Favourable ruling for rates crusaders
A group of local ratepayers’ enduring fight against council rate charges in relation to the troubled Mangawhai Wastewater System has finally been met with some success.
On deliberating Mangawhai Ratepayers and Residents Association (MRRA) judicial review against Northern Regional Council (NRC) and Kaipara District Council (KDC), High Court judge, Justice Ailsa Duffy found for the plaintiffs, MRRA and Chair Bruce Rogan and wife Heather Rogan.
The judge declared on August 17 that the NRC rates for the Kaipara district and penalties incurred through the rating years 2011 to 2016, were invalid.
“Judge Duffy ruled that all the NRC rates… were defective and has quashed them,” Bruce Rogan says. “The finding of invalidity… means that all the invoices sent to people by KDC were wrong because they contained amounts illegally demanded by NRC. These errors were then compounded by the addition of penalties to amounts that were illegally billed.”
The judge was not able to rule on a request by the MRRA for a restitution of rates as such a claim ‘goes beyond the bounds of the present judicial review proceedings’.
“However the judgment ensures that anyone who has not paid the rates does not have to and anyone who has paid them and wants them back can apply to the court for an order to that effect,” Rogan says.
“Work is also under way to bring a ‘class action’ where one person’s case will be heard as representative of many others and the result of the one case will automatically apply to all the related cases.”
During the judicial review, the High Court also considered the Rogan’s appeal against a District Court decision which states the couple have to pay the alleged arrears of rates. At time of print, the verdict was still pending.
“Judge Duffy said the appeal does not affect the judicial review but the judicial review outcome can have a significant effect on the appeal,” Rogan says.
“There are a number of possible ways matters could proceed, ranging from a straightforward dismissal of the KDC case, through to returning the whole thing to the District Court for it to be re-heard under different parameters. We know what we would prefer of course but we must abide by the decision of the court.”
Rogan says the High Court’s decision is a ‘major landmark’ as it signals to local government that it has to comply with the written law.
“The District Court essentially rejected all the arguments we put up in defence of our position on the grounds that we were barred by statute from raising them. This decision… will go a very long way to establish beyond any doubt that citizens have the right to challenge administrative decisions and to defend themselves against proceedings brought against them by councils,” he says. “It is vindication for all of us who have fought for some fairness and justice.”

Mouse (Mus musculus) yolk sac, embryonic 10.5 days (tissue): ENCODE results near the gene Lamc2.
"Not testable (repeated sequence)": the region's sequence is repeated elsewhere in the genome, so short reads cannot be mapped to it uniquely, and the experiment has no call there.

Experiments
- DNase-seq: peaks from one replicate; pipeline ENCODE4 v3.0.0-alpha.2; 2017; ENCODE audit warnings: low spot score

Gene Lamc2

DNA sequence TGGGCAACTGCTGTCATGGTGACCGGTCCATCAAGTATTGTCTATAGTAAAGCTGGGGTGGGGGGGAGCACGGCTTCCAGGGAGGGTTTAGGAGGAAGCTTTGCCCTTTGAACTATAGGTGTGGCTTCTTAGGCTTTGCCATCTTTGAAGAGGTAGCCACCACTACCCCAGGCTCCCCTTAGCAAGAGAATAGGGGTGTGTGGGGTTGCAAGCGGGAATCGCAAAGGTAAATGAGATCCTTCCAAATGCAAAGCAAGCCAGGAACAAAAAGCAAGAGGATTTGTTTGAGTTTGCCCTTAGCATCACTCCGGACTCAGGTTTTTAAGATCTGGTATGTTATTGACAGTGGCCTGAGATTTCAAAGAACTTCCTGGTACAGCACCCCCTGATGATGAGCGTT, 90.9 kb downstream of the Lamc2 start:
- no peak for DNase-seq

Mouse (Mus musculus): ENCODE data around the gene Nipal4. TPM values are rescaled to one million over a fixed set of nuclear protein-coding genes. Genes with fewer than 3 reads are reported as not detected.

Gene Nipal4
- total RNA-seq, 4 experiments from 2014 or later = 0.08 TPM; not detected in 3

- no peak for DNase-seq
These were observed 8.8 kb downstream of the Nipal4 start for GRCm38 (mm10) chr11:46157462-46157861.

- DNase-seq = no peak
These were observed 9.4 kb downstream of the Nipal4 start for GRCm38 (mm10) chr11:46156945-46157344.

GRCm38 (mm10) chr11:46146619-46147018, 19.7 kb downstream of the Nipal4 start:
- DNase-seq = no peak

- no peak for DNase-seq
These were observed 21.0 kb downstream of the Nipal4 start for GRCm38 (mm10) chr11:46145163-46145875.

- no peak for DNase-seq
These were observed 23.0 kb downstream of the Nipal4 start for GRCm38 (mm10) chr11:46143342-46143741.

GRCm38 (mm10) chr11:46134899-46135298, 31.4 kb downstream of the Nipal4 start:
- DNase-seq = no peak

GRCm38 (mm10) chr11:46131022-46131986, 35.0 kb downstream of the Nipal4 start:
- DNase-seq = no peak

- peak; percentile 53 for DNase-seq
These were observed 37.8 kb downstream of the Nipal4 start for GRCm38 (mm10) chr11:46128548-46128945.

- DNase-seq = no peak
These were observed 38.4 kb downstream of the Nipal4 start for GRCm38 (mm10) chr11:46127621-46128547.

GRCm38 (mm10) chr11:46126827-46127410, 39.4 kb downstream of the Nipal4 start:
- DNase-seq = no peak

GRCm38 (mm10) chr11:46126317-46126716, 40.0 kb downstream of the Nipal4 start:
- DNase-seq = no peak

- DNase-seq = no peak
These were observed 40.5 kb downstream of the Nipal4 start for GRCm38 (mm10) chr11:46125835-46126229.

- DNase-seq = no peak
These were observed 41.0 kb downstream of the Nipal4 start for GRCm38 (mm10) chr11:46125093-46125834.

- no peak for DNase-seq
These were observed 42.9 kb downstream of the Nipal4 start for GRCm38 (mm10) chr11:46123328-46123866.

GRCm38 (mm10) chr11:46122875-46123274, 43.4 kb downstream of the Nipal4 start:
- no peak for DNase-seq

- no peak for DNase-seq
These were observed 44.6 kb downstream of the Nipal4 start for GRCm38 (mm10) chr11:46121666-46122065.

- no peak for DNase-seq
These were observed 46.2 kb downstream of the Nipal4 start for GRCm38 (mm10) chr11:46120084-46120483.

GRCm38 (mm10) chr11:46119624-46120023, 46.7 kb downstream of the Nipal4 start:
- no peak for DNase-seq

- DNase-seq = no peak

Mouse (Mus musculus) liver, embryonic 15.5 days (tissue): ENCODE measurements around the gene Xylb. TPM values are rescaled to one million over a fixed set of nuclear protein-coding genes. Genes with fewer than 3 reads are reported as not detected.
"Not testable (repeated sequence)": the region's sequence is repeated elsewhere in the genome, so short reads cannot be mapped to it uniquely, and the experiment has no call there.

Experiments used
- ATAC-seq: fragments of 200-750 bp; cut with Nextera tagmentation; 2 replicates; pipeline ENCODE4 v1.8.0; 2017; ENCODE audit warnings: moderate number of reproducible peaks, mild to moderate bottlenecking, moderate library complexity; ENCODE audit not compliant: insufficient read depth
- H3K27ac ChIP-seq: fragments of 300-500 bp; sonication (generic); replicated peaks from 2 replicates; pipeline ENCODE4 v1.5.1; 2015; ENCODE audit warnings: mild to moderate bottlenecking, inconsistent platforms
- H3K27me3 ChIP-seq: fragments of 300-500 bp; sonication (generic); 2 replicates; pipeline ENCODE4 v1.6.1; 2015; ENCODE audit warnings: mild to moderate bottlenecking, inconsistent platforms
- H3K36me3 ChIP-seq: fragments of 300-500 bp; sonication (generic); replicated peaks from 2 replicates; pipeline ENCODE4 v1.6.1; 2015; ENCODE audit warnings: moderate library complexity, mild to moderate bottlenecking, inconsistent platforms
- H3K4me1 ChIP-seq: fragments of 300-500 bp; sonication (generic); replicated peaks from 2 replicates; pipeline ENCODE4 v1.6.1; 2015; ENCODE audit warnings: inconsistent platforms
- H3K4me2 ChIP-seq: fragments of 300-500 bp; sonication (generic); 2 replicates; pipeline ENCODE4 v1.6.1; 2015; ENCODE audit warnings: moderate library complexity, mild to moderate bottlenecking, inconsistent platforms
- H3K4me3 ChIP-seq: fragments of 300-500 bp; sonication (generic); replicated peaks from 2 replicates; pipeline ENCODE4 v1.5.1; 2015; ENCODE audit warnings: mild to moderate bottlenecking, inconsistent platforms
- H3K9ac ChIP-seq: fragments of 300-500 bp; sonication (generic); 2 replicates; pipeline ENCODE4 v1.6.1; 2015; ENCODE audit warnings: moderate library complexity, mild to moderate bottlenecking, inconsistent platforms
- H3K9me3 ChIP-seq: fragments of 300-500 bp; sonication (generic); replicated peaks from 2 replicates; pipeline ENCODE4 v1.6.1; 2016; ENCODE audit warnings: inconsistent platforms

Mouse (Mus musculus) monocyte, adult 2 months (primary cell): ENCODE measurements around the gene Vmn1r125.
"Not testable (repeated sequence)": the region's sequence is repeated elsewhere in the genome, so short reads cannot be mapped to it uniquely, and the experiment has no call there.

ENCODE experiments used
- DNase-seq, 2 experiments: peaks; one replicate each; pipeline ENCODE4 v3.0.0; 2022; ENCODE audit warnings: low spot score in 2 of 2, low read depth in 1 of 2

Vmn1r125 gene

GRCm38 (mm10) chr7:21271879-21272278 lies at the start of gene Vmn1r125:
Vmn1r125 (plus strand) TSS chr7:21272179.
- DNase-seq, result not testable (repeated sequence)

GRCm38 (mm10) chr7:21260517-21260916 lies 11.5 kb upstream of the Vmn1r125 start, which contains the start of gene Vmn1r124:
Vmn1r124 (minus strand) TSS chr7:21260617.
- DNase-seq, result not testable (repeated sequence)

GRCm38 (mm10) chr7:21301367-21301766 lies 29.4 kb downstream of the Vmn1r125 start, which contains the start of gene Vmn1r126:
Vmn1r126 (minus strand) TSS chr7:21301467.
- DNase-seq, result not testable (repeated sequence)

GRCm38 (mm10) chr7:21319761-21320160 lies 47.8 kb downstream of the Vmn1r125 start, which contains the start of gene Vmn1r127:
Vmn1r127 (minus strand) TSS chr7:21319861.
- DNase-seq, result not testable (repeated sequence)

However despite the success, Rogan says he has no sense of euphoria as he believes both the NRC and KDC have ‘huge amounts of money at their disposal to continue to persecute those who object to their conduct.’
In a press release issued on August 18, NRC Chairman Bill Shepherd says the High Court decision potentially has implications for all councils nationwide.
“Council is already seeking a change to the Rating Act to clarify the rating activities that can be undertaken on its behalf by a district council,” he says. “We take all legal responsibilities very seriously and naturally we are concerned to comply with these. There are definitely a number of important issues… and lessons to be learned from this case and council is now very carefully considering both High Court judgments and our options, including whether to appeal.”
In the High Court’s final decision, the judge stated that the NRC had acted in good faith but “may have fallen victim to legislation that was less precise than it needed to be”.
Shepherd said ratepayers who had paid the invalid rates would not be refunded and would have to seek a separate court ruling if they wanted it back and an appeal to the High Court's ruling was still being considered.
However, for the New Zealand Taxpayers' Union, executive director Jordan Williams said Kaipara ratepayers would score an own goal if they forced NRC through court to refund the rates and penalties.
"The costs involved in going to court aren't worth pursuing a refund,” he said. “Even if a refund is ordered, the council can raise rates the following year and recoup its cost."
Should Kaipara ratepayers decide on a class action to recover the rates, the union would consider joining as a party Mr Williams said.